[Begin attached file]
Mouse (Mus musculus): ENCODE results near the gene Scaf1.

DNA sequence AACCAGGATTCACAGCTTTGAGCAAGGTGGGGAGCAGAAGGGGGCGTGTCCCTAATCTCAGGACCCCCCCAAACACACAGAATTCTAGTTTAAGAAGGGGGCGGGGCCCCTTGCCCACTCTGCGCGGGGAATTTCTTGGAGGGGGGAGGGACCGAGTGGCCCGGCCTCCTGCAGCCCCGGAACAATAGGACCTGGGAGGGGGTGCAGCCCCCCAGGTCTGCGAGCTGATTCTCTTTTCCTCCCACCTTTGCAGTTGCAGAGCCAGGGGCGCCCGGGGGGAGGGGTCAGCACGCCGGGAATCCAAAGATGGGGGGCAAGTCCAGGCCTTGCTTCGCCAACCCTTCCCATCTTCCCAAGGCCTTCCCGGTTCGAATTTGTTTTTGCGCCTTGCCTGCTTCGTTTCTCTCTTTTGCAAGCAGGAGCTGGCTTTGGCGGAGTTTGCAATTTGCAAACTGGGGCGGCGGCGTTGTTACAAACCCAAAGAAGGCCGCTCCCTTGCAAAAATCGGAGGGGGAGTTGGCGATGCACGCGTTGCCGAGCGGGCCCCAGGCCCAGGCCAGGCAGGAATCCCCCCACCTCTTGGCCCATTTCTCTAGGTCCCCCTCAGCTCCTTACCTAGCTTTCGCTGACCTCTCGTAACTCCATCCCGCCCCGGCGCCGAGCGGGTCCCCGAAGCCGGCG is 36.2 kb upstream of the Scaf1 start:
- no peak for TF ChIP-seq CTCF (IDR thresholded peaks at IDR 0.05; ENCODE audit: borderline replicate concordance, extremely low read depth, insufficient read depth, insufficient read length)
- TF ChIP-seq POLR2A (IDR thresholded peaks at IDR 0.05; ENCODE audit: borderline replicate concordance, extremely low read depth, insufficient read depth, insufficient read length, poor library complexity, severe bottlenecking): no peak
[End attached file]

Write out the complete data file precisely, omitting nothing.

Mouse (Mus musculus): ENCODE results near the gene Scaf1.

DNA sequence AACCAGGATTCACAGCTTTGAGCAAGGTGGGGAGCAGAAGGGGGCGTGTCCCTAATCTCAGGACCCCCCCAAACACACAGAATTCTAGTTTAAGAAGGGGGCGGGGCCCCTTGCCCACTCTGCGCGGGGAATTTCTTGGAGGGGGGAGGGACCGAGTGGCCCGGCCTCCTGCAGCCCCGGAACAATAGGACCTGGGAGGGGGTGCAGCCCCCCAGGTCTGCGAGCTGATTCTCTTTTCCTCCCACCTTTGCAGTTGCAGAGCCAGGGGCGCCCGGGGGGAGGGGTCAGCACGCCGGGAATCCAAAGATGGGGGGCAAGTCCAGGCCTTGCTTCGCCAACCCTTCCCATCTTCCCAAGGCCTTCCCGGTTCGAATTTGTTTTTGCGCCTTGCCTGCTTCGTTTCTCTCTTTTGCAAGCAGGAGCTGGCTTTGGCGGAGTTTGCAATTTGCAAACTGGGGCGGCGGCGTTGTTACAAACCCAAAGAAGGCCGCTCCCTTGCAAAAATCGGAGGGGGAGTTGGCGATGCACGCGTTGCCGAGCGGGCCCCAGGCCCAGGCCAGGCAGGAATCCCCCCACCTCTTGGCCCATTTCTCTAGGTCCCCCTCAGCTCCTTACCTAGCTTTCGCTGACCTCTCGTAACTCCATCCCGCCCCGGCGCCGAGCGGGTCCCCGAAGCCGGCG is 36.2 kb upstream of the Scaf1 start:
- no peak for TF ChIP-seq CTCF (IDR thresholded peaks at IDR 0.05; ENCODE audit: borderline replicate concordance, extremely low read depth, insufficient read depth, insufficient read length)
- TF ChIP-seq POLR2A (IDR thresholded peaks at IDR 0.05; ENCODE audit: borderline replicate concordance, extremely low read depth, insufficient read depth, insufficient read length, poor library complexity, severe bottlenecking): no peak